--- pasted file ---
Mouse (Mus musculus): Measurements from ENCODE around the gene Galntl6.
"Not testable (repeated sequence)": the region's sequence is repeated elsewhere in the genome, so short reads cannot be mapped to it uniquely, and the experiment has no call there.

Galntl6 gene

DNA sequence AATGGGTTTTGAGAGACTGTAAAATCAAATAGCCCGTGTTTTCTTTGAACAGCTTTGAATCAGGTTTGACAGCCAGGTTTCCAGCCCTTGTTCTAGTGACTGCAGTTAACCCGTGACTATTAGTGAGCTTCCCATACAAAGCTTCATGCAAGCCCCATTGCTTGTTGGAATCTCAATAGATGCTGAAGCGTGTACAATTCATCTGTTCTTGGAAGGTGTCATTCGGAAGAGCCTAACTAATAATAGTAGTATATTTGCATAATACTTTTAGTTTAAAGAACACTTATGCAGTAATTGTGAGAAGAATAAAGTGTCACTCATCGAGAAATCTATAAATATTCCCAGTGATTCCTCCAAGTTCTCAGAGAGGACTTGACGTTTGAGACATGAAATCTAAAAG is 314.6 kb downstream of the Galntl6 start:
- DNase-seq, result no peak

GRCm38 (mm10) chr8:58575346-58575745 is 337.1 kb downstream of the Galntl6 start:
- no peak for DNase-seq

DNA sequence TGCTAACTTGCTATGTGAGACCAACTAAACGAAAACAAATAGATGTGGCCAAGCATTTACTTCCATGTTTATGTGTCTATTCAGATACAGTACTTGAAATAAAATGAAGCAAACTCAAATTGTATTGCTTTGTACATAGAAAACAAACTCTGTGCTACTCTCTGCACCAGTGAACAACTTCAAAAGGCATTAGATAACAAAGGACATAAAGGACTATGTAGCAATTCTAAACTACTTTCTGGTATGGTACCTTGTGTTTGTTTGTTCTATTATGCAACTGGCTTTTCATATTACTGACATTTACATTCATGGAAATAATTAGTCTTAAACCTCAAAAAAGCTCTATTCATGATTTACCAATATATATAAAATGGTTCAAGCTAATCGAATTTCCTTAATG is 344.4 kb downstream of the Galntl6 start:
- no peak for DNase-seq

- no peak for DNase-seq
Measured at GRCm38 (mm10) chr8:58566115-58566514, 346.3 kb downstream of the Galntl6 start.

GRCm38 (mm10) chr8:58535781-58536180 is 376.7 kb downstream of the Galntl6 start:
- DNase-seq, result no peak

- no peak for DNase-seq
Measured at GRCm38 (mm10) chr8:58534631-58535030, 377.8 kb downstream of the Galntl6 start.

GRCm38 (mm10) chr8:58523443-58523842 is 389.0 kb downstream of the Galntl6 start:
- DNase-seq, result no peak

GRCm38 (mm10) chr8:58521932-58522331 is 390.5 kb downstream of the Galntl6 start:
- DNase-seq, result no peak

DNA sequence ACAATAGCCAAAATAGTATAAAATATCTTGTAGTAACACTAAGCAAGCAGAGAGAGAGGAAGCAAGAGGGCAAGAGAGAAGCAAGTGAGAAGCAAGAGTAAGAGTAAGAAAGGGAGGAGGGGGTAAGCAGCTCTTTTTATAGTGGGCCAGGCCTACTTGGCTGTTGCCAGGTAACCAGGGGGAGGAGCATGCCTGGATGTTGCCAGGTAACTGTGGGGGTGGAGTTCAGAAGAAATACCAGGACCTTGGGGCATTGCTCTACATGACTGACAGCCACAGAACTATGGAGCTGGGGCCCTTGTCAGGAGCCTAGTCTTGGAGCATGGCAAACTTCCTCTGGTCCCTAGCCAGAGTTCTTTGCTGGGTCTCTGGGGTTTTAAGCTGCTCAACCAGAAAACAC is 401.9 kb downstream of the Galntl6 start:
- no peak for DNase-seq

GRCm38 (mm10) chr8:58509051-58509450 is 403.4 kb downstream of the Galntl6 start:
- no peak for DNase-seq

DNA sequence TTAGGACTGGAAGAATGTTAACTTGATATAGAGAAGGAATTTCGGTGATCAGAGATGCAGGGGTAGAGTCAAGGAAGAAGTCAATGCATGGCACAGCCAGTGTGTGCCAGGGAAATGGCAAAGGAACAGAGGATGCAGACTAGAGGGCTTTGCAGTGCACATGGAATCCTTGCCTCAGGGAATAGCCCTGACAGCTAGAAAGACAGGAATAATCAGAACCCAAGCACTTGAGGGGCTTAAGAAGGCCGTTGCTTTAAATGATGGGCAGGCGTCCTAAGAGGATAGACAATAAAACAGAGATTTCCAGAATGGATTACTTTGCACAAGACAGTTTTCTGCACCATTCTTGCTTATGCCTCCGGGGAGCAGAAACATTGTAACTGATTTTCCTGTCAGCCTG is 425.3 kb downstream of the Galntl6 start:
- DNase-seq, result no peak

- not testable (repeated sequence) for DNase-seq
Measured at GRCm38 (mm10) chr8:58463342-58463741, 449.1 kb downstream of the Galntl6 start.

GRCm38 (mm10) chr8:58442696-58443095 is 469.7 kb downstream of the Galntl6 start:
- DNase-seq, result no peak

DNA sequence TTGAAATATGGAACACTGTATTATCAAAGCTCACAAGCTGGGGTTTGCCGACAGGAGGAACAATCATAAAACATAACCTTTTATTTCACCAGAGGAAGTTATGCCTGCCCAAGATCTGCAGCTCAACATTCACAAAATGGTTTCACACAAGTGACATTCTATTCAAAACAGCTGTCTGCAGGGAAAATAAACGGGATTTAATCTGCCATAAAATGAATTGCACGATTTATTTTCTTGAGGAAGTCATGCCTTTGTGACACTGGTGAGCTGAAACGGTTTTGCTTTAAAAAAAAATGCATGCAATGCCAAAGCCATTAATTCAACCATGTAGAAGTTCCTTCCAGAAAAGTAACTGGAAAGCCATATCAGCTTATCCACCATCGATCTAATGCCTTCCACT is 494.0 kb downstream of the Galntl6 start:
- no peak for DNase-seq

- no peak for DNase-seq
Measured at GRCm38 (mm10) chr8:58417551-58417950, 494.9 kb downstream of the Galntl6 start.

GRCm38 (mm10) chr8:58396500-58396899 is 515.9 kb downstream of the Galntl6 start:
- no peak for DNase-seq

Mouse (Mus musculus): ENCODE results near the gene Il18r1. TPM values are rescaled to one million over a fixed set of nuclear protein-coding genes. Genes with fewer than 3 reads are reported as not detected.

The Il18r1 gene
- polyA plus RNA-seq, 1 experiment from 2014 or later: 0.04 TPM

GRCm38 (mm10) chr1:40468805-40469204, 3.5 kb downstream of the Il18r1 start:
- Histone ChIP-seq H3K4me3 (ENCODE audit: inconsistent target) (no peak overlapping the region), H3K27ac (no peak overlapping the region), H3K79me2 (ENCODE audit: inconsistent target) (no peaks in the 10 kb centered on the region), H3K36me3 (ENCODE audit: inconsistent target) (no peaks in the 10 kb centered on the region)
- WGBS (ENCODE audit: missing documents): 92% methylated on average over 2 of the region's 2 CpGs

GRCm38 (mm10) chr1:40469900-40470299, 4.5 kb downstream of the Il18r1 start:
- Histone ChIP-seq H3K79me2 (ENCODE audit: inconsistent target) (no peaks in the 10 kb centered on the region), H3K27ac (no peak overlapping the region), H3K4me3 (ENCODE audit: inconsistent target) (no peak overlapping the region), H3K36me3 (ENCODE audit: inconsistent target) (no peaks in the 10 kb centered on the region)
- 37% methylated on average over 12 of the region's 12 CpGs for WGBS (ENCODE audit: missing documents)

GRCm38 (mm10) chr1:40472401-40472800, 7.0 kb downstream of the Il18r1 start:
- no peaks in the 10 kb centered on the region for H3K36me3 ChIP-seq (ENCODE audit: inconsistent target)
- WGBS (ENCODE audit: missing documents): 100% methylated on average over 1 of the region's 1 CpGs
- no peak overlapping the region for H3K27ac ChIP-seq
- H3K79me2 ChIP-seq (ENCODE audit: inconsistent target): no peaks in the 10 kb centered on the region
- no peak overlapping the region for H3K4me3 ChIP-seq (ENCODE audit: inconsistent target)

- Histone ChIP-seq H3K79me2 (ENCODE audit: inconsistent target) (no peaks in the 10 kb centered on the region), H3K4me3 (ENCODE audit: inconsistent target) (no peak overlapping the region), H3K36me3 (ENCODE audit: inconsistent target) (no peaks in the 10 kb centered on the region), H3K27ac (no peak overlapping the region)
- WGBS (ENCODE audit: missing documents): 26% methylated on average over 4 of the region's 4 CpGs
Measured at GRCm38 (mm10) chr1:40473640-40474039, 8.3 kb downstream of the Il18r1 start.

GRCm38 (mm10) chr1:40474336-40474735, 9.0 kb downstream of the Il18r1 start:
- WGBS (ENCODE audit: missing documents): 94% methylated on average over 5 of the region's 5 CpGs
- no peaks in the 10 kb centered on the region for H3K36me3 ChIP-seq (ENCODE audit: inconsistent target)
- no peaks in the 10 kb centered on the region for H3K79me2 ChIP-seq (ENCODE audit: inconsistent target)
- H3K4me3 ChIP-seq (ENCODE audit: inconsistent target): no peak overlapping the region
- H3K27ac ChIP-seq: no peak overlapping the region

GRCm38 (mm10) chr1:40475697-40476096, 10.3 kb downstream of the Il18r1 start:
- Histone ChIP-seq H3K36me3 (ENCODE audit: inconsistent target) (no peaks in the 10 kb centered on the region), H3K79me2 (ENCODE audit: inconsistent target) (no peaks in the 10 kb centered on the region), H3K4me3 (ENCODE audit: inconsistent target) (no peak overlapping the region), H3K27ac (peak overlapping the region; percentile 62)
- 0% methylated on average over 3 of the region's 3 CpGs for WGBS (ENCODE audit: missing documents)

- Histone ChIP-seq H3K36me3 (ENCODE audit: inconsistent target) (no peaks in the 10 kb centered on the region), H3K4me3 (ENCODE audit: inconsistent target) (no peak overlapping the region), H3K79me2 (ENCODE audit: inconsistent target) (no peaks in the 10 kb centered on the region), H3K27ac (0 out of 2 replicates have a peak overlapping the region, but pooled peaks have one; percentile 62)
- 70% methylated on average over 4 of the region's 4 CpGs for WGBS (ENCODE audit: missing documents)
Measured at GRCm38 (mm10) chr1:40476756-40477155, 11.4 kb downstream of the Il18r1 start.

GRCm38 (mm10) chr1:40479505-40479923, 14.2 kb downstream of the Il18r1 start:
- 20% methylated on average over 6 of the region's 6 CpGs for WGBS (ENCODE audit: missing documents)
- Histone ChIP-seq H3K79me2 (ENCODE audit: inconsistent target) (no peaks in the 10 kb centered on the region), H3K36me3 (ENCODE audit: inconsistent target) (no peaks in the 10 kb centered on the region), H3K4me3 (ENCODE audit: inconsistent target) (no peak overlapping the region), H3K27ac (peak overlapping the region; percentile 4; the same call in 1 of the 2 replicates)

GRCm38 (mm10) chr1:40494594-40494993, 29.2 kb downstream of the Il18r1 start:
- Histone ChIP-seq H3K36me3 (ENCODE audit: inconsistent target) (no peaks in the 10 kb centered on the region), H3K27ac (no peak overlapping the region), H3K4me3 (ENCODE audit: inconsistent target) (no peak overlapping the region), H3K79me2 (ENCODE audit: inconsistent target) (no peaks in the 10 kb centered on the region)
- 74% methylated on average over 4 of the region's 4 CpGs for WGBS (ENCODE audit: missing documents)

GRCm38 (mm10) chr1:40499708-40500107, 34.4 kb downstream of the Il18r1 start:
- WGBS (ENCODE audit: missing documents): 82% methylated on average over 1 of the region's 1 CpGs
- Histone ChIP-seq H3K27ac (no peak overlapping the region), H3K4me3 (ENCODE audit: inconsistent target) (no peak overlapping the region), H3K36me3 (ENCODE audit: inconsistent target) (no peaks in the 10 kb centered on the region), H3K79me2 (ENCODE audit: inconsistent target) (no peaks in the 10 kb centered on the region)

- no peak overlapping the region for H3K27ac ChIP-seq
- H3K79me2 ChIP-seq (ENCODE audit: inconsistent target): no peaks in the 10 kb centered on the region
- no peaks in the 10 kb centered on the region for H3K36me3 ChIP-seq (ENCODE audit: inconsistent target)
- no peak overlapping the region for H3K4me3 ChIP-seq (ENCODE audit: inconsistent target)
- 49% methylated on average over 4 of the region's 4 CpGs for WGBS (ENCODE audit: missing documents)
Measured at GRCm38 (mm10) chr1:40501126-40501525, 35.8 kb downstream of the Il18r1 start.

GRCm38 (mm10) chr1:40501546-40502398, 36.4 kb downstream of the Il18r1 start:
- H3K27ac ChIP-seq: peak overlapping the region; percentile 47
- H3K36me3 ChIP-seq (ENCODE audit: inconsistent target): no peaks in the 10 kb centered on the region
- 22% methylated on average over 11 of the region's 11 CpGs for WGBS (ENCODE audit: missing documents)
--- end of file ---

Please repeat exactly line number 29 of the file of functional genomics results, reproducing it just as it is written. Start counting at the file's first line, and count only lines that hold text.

- DNase-seq, result no peak